Transportation Safety Journalists Encouraged to Apply for 2023 Casey Feldman Award
The Casey Feldman Foundation is pleased to announce that we are accepting entries until September 1, 2023 for the second annual Casey Feldman Award for Transportation Safety Reporting.
The award recognizes outstanding work in the area of transportation safety journalism and honors Casey Feldman, a senior journalism student at Fordham University who was killed by a distracted driver in 2009. It is sponsored by the Casey Feldman Foundation and the journalism department at the College of Media, Communication and Information at the University of Colorado Boulder. Casey Feldman’s parents, Joel Feldman and Dianne Anderson, created the foundation to provide scholarships for students and to support work that will help put an end to distracted driving.
The Casey Feldman Award recognizes exceptional work produced between July 1, 2022, and June 30, 2023, by a reporter or reporting team in print and/or online platforms in the United States. Entries should take the form of a story or series about one topic or event related to transportation safety. The winner receives a $2,000 prize; two honorable mentions of $500 each also will be awarded. The publication time frame has changed this year, so entrants are eligible to resubmit non-winning entries from the 2022 contest for consideration.
The 2022 award went to Jesse Coburn and Streetsblog NYC for “Always Scared: Dangerous Streets Outside City Schools Threaten Children,” a story that looked at unsafe streets and mapped crashes that occurred near schools. Honorable mentions in the 2022 contest were awarded to Marin Cogan and Vox for “The Deadliest Road in America” and to Mike Lindblom of the Seattle Times for “Seattle’s Most Dangerous Light-Rail Stretch — And How to Make it Safer.”
Joel Feldman said it’s that kind of journalism that he and Dianne Anderson want to encourage through this award.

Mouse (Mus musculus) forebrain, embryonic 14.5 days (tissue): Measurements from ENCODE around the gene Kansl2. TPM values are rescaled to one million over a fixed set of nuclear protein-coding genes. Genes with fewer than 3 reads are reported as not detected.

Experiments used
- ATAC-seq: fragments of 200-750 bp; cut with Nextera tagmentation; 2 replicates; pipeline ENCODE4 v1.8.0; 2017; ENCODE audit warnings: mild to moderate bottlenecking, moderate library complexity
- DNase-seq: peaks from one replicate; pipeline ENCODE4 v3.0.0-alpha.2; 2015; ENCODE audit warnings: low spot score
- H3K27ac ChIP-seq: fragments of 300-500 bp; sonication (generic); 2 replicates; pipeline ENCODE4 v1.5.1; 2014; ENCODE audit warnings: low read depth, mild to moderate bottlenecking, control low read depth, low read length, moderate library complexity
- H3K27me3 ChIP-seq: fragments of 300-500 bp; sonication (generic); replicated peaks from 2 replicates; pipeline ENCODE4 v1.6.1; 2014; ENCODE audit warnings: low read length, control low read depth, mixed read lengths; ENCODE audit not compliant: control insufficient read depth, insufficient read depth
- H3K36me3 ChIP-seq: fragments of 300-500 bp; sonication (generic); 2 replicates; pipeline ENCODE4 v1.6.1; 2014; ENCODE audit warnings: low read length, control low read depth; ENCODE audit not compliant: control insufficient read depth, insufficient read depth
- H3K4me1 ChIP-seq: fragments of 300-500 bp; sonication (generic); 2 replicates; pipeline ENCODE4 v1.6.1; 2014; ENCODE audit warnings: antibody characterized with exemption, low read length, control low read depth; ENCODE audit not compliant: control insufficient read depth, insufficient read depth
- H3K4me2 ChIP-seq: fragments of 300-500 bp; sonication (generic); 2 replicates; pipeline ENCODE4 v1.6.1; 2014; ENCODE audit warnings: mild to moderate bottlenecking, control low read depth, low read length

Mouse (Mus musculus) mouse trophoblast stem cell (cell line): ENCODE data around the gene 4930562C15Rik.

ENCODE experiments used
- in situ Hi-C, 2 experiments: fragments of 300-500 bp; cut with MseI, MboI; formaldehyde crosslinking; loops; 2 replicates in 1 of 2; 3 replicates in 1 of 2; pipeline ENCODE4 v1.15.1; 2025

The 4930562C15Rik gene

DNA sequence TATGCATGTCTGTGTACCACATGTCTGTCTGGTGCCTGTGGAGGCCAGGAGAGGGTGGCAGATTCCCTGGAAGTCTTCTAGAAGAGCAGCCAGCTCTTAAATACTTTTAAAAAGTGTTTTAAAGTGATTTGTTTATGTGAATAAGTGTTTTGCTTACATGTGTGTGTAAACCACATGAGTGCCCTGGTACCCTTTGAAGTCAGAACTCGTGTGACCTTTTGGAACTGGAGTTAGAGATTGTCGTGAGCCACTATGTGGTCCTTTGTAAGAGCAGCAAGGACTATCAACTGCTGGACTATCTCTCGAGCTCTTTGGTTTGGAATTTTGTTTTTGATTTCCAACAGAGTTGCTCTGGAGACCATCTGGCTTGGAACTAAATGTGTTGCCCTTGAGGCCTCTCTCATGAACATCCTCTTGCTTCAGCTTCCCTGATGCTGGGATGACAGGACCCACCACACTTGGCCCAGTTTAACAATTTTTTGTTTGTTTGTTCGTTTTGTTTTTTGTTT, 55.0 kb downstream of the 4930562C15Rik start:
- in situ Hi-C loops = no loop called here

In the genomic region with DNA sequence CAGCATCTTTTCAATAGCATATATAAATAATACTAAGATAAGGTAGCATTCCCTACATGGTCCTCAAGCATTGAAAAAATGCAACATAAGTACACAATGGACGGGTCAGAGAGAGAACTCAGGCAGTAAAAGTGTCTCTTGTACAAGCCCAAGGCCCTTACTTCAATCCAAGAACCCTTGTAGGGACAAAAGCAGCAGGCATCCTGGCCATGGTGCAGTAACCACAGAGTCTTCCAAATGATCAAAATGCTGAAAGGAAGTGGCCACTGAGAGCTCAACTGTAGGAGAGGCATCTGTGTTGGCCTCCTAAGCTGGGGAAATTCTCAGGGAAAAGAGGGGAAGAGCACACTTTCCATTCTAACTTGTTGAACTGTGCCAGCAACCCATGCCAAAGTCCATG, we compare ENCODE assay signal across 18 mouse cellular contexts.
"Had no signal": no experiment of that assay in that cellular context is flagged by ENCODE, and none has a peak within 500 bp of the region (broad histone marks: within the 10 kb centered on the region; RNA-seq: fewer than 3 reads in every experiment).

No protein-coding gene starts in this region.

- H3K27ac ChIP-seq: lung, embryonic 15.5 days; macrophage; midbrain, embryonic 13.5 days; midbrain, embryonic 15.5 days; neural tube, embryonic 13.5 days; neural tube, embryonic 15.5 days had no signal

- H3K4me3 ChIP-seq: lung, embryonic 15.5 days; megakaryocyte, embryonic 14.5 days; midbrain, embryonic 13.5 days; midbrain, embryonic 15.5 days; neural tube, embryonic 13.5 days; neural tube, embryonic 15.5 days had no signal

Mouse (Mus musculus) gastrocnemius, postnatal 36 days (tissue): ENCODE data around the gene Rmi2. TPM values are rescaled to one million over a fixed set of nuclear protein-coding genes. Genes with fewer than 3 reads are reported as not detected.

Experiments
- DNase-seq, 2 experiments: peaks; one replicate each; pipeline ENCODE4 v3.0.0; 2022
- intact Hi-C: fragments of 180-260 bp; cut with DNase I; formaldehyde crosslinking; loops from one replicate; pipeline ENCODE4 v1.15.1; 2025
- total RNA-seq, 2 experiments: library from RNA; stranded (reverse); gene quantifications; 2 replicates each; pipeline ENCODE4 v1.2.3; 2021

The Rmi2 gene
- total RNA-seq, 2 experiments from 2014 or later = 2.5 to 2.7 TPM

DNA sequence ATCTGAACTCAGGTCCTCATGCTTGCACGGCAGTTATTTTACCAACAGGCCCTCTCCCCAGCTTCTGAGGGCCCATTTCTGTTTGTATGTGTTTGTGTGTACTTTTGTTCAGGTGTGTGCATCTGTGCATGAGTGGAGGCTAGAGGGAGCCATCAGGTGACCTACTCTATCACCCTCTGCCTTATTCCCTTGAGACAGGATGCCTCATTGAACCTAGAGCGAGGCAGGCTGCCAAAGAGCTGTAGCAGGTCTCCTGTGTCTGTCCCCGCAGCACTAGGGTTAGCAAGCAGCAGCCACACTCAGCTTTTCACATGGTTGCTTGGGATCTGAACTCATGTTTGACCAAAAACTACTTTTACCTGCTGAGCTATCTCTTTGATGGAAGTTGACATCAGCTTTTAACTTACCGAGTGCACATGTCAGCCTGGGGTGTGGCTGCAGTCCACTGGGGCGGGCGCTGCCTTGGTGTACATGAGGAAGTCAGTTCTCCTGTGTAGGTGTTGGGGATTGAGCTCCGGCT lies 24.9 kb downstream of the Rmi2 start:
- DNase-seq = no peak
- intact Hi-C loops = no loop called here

“My daughter Casey had a passion for journalism. At the time of her death she was news editor of her college newspaper,” he said. “In expressing their condolences, many of her colleagues told us that Casey taught them that reporters have the power to change the world for the better by telling great stories.
“Recognizing the power of the press to amplify what all of us who are involved in transportation safety do, my wife and I created an award for transportation reporters in Casey’s memory,” Feldman said. “By doing so we wanted to encourage and reward reporters who tell great stories that are helping to keep us safer on our roads.”
Applicants can submit their work through the Casey Feldman Award page on the CMCI website until 11:59 p.m. Sept. 1. Entries should include PDF files of, or links to, relevant stories, along with a letter of nomination from the entrant and/or their sponsoring publication. The entry fee is $50 per submission. Please send questions to [email protected].
About the Casey Feldman Foundation
The Casey Feldman Foundation is a 501(c)(3) public charity that was founded by Joel Feldman and Dianne Anderson after Casey’s death. Its purpose is to make the world a better place and roads safer for everyone. In honor of Casey Feldman’s commitment to service, the foundation provides scholarships, animal welfare and service programs, research-based safe driving presentations, and more.
The College of Media, Communication and Information opened in fall 2015 as the first new college on the University of Colorado Boulder campus in 53 years. CMCI was created to match the times we live in—times of revolutionary change in the way people communicate, the tools they use to do it and the impact that change has on society. CMCI offers seven areas of academic specialty: Advertising, Public Relations and Media Design; Communication; Critical Media Practices; Information Science; Intermedia Art, Media Production; Journalism; and Media Studies.